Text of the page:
my ultimate wish ^_*
My kids would be my perfect model, Yay!
Digital SLR cameras were primarily for the professional photographers that need all the options to play around with to get the perfect shot regardless of the scenario. But there are a number of photographers that want to get digital SLR cameras of their own because they take better quality photos than the standard point-and-shoot ones. Editing photos just to fix their quality can be quite a chore if hundreds of photos are taken. Nikon provides a solution for these people by offering a new entry-level camera – the Nikon D3000
Nikon D3000’s Position in the D Series
The Nikon D50 which was introduced back in 2005 was the first of the entry series, but it was later replaced with the D40 and later sister camera – the D40x which didn’t last too long and was later replaced with the D60. With the D40 standing for nearly 3 years and the D60 as a newer alternative, entry-level photographers still needed to compare the features of both and pick the right one to fit their needs. Now the D3000 replaces both these models going back to the D50 roots where there is one modern entry-level camera.
Because of the old age of its predecessors, the Nikon D3000 sees a complete redesign of the body to make it resemble the other recently introduced midrange cameras, but that shouldn’t intimidate existing D40 owners as the controls are generally in the same locations. The new body is more of a comfort upgrade where there is a slight grip side rise making the D3000 much easier to handle. The mode dial also uses a new pattern for easier grip as well. Some of the edges and buttons have been rounded too and the cut allows gives easier access to the focus and zoom rings while keeping the palm rested.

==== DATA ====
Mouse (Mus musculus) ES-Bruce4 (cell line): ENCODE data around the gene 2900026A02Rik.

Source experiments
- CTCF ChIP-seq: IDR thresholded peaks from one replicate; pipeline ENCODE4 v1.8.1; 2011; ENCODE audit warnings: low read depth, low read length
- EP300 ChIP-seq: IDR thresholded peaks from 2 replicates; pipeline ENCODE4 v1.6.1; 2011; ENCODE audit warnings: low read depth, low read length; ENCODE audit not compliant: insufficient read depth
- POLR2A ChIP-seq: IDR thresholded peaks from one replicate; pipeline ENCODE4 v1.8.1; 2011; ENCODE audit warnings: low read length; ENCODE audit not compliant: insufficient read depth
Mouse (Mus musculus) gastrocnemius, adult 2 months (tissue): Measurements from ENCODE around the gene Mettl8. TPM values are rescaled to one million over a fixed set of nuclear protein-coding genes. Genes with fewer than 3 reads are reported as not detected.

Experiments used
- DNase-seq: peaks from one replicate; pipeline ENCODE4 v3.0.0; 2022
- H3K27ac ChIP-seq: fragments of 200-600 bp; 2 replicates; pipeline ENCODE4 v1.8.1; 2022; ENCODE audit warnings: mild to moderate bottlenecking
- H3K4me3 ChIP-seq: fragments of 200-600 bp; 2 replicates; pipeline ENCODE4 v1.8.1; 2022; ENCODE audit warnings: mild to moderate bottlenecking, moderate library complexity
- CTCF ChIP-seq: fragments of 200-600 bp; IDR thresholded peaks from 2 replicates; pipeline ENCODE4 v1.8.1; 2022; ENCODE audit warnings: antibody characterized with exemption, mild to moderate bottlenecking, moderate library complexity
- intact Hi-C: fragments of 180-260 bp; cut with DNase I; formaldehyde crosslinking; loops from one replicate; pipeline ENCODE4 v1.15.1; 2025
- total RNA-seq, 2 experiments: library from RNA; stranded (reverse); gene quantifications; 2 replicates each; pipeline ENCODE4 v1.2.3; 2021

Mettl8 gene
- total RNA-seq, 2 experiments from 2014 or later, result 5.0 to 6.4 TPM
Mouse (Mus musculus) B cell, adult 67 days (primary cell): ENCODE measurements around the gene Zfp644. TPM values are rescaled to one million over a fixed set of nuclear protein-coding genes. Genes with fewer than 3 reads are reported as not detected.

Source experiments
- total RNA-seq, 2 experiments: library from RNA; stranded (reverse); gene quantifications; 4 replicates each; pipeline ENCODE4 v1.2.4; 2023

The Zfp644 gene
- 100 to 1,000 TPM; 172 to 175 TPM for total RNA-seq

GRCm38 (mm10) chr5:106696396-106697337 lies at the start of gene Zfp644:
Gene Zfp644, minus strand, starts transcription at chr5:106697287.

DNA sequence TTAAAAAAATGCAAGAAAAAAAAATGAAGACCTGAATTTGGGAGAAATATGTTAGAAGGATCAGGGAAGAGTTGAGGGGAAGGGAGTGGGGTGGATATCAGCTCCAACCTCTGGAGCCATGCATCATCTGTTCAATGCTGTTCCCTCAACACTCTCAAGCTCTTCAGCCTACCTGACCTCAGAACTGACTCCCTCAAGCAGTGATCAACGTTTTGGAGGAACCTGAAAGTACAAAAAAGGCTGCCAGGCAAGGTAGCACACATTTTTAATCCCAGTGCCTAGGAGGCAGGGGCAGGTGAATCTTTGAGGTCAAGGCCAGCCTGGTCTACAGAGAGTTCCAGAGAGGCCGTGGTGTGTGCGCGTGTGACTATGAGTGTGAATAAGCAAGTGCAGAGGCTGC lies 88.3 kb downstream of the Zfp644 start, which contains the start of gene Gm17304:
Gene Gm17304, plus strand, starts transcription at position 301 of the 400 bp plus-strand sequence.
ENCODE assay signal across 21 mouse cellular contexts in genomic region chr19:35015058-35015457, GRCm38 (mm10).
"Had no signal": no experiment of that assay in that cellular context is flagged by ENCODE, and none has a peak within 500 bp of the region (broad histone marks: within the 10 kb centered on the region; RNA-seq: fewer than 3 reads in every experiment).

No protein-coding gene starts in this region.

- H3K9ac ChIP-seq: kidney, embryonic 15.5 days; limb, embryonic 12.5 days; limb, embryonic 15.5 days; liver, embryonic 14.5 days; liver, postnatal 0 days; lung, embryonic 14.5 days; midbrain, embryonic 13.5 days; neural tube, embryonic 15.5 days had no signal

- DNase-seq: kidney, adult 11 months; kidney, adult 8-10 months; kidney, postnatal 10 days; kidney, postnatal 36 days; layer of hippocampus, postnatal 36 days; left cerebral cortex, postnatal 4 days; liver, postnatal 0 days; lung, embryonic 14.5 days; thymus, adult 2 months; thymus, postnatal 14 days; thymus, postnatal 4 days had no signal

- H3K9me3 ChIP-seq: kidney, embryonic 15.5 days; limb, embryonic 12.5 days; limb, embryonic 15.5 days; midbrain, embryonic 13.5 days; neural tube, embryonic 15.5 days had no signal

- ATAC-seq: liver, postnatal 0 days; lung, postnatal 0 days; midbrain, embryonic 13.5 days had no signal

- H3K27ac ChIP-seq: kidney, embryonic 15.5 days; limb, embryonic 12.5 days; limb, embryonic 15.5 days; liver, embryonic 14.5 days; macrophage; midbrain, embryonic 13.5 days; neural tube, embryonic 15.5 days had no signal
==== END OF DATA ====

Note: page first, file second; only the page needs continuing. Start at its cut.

Features remain the same on the sides and back, but one of the biggest design improvements is the larger 3.0-inch TFT LCD display which surprisingly surpasses the 2.7-inch of the D5000. Although the resolution remains the same, the font size is around 20% larger than the previous cameras making it excellent for entry-level users to comprehend. Some of the buttons had to be repositioned because of this larger screen, but the layout remains the same with some buttons having a slightly different shape. The top view is also the same as the earlier entry level models with the exception of a new GUIDE setting which bumps up the total of different modes on the mode dial to 13.
Plenty of features were introduced to many of the newest cameras that added to the midrange, and high-end lineups and fortunately, some of the features have been implemented in the new D3000 along with some of the favorite features that the D40 and D60 features enjoyed. The resolution stays at 10.2 megapixels with a 3.00x zoom and since it replaces the D40, now all of the latest cameras in the family have double digit resolutions.
The lens of the camera sees a decent upgrade with the D3000 now coming with the 18-55 VR lenswhich adds image-stabilization. It is complemented with a much bigger update on the inside with the new EXPEED image processor which is responsible for increasing the speed and sensitivity of the camera. This allows it to shoot 3 fps images and 100 to 1600 ISO sensitivities. These taken shots can be stored in the .NEF Raw image format which is new to Nikon cameras and can optionally make a JPEG copy at the same time.
There are some noticeable improvements to the autofocus as well where the Multi-CAM 1000 module is taken from the D90 and D5000 raising the number of focusing points from 3 to 11. The D3000 also features an efficient dust control system that uses vibration to get rid of the dust from the image sensor and low-pass filter.
The Nikon D3000 has other minor changes that put the entry-level series to present time. In fact, entry-level users will love the new Guide mode which further assists these beginners by showing friendly visuals to help them choose the right options for their next shot. Combined with the other inherited features from other cameras and the fact that it doesn’t change much in both size and price, the D3000 is a must upgrade for D40 and D60 users.
If only I have one DSLR (*sigh), I could create more piece, a canvas to be mastered.